The real risk of most integrations is not that the details don’t get done, but that the integration is based on false assumptions. For example, investments needed to realize the synergies are often underestimated. The list of things that can go wrong during the implementation and result in irreparable harm is long, and most of these issues are often not visible.
The initial business case used to sell the deal is often benchmark-driven, once the deal is done the question becomes what can be accomplished by when. The integration manager needs to review the business case with the integration team and form their own assessment of what is realistic and how to go about achieving the realistic targets. For the integration manager, the recommended approach is to commit to savings targets (not cost levels) and to show the cash flow impact.
Defining what is in scope for the integration and what needs to be addressed through the regular organization – for example sales synergies – is critical. The first step is building a realistic, implementable program that has support and buy-in from the functional leaders that need to deliver the business case. To get the organization to accept the targets, an effective governance structure is key, as functional leaders are often resistant to commit – ‘I need to talk to my people first’. To resolve disputes, the integration manager needs to have a way to escalate issues to the CEO. Working with the functional areas, the integration manager identifies short term synergies with top or bottom line impact and creates assignments. It is important the governance team signs off on the revised business case.
Establish the organizational structure
Announcing the new organization structure, at least to the heads of functions and geographic regions, within the first hundred days is critical. They can then help design and appoint the teams who going forward will deliver the business case as well as manage day-to-day business. Who gets appointed and the process used is vitally important to the credibility of the new leadership team. The aim should be to build an organization with the best elements and talent taken from each company. People will rarely begrudge a worthy and deserved appointment, but ‘political’ or favored appointments will have a damaging effect. Of course, speed is critical – delaying decisions too long inevitably leads to losing good talent.
Creating a Microcosm of the New Company Culture
After the dust has settled on new structures and systems, the longest lasting effect the integration leader and the team can have on the success of the post-merger integration is in the tone they set by how they work with each other and their colleagues. For example, if the rationale for the new business is to be a global innovator, then the integration team has to role model innovative approaches to solving problems taking into consideration different cultural perspectives. We recommend that the integration team take the time to get to know one another, their learning styles, personality types, and cultural differences, and commit to a code of conduct to guide their own behavior. How the integration team communicates and interacts is just as important as what they accomplish.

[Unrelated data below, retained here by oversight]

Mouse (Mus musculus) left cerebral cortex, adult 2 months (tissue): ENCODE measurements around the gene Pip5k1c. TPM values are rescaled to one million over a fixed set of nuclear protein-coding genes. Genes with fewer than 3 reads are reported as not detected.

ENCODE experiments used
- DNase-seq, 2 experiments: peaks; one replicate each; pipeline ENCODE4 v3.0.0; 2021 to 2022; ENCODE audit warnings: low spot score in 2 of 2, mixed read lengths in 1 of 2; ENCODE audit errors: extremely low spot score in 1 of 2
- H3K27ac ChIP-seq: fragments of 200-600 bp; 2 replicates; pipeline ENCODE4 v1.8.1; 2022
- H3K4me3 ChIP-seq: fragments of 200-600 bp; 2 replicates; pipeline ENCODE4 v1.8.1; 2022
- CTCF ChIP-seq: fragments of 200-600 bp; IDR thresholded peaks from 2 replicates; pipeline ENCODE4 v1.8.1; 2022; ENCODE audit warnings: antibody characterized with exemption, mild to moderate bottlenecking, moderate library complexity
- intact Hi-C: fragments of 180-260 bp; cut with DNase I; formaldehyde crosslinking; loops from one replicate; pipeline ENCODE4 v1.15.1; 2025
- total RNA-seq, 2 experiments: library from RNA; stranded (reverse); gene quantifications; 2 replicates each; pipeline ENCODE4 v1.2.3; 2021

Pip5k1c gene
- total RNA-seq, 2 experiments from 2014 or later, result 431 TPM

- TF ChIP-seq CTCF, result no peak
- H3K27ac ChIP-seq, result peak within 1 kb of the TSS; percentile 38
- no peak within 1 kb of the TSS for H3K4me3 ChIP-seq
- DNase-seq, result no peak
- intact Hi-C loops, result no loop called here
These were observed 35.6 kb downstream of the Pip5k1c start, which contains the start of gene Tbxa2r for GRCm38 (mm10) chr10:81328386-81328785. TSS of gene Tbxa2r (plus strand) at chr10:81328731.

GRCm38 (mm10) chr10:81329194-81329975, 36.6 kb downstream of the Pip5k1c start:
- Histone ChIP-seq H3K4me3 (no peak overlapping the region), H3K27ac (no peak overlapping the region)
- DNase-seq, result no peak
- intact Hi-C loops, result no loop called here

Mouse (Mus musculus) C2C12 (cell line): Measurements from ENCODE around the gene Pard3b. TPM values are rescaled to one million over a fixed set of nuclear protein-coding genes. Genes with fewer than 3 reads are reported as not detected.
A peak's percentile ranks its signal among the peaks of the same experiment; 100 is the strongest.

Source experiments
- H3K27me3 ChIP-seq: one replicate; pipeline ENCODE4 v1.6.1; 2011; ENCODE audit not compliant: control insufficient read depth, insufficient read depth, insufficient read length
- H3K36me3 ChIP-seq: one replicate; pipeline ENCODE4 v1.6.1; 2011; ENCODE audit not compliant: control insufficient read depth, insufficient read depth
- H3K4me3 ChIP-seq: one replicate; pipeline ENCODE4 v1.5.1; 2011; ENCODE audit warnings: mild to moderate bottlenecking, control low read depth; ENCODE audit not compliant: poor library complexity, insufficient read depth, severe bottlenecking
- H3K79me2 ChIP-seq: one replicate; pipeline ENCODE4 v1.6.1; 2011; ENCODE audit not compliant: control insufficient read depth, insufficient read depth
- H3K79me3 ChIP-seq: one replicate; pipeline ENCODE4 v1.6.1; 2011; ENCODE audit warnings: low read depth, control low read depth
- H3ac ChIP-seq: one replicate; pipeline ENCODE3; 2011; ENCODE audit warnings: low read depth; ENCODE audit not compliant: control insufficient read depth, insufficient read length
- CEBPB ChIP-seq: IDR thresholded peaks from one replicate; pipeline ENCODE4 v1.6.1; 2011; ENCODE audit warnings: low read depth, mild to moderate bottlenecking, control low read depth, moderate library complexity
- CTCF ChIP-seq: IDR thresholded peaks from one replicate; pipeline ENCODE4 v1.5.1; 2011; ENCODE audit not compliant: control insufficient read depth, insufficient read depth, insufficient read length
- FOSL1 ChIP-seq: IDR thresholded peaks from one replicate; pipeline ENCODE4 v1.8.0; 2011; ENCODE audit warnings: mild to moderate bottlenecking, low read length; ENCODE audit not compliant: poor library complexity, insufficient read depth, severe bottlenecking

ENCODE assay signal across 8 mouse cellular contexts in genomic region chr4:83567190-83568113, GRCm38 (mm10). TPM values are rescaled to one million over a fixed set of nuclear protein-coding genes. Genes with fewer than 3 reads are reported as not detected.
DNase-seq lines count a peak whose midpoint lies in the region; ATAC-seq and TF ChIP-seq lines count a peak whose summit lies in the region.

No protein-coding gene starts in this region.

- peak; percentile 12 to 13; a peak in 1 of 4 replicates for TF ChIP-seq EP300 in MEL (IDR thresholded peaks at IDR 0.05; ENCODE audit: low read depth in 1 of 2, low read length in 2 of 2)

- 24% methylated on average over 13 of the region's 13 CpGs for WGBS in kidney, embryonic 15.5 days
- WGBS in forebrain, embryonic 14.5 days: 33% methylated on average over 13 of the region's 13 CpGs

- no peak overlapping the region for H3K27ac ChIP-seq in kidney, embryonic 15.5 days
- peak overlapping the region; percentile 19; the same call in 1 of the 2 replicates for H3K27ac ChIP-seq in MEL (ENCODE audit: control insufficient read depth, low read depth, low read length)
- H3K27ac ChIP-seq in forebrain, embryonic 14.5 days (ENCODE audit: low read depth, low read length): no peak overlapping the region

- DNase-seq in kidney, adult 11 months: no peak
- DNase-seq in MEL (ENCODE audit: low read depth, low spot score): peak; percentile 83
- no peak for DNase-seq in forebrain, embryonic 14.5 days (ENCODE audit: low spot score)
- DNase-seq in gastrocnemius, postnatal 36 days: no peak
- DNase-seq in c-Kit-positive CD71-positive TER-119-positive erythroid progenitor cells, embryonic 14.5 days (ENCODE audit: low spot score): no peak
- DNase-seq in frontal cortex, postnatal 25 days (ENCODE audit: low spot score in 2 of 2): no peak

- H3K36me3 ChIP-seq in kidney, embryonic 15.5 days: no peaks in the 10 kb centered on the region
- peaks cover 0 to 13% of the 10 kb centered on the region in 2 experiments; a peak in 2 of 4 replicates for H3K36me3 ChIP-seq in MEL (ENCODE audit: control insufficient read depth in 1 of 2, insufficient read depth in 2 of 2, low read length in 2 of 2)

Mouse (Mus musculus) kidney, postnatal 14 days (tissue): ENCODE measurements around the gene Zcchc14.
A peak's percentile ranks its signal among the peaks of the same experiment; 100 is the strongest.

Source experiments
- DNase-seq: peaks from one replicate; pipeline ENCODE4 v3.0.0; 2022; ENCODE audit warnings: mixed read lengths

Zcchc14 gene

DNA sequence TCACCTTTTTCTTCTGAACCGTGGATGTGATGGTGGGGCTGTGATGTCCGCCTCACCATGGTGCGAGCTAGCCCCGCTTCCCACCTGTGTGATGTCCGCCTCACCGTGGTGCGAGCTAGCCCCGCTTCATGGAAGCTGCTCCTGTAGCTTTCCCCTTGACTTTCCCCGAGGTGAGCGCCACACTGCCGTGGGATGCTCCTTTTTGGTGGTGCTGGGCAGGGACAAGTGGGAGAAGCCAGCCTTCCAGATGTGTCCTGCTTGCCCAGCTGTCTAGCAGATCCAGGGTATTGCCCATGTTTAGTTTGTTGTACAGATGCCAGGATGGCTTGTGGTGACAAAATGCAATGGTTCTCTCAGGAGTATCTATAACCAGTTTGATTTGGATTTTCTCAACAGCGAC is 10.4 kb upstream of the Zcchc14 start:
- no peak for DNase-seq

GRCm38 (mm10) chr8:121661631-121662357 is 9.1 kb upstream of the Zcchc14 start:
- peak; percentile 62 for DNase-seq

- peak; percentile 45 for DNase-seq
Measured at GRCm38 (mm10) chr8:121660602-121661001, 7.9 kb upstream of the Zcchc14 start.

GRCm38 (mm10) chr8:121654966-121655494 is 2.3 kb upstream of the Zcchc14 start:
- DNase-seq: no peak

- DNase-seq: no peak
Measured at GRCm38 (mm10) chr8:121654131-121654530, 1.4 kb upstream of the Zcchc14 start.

Integrating two organizations is more than a project to be done after the bulls have stopped running; it is a process that deserves to be carefully staffed, planned and managed. Select the right integration manager is a crucial first step. Appoint a small team with the necessary technical skills who represents both organizations, supplemented by external advisors. Establish an integration steering committee to fast track decisions. Scrutinize and reset the assumptions made in the business case so expectations are realistic. Be as objective and impartial as possible in selecting the new leadership team within the first hundred days. Build the integration team, explicitly establishing a set of norms for their efforts which will also help set the tone for the culture of the newly formed entity. Having done that, you will have laid the foundation for success to realize the full potential of the deal.
About the Authors
Charles Depasse graduated in 1982 from the University of Brussels with a degree in Electromechanical Engineering and from New York University with an MBA in 1984. Started his career with Pfizer in Product Development, then moved on to take on Production responsibilities with Smith and Nephew, before joining Nycomed as Head of Operations in March 2000. Supported the transformation of Nycomed, by improving Manufacturing and Supply Chain until the acquisition of Altana. In the newly formed company, served as Integration Manager and then took on the responsibility for Human Resources until 2013 when the company was acquired by Takeda.
Thomas Bertels is the Managing Partner for Valeocon, a global boutique consulting firm helping clients translate strategy into action and achieve sustainable improvements in performance by addressing both the people and process side of change. Thomas has twenty years of experience consulting to executives from a broad range of industries. He is a recognized expert and published author on process improvement and organizational learning. Prior to consulting, he held various leadership roles at Asea Brown Boveri (ABB). Thomas also graduated with an MBA from New York University.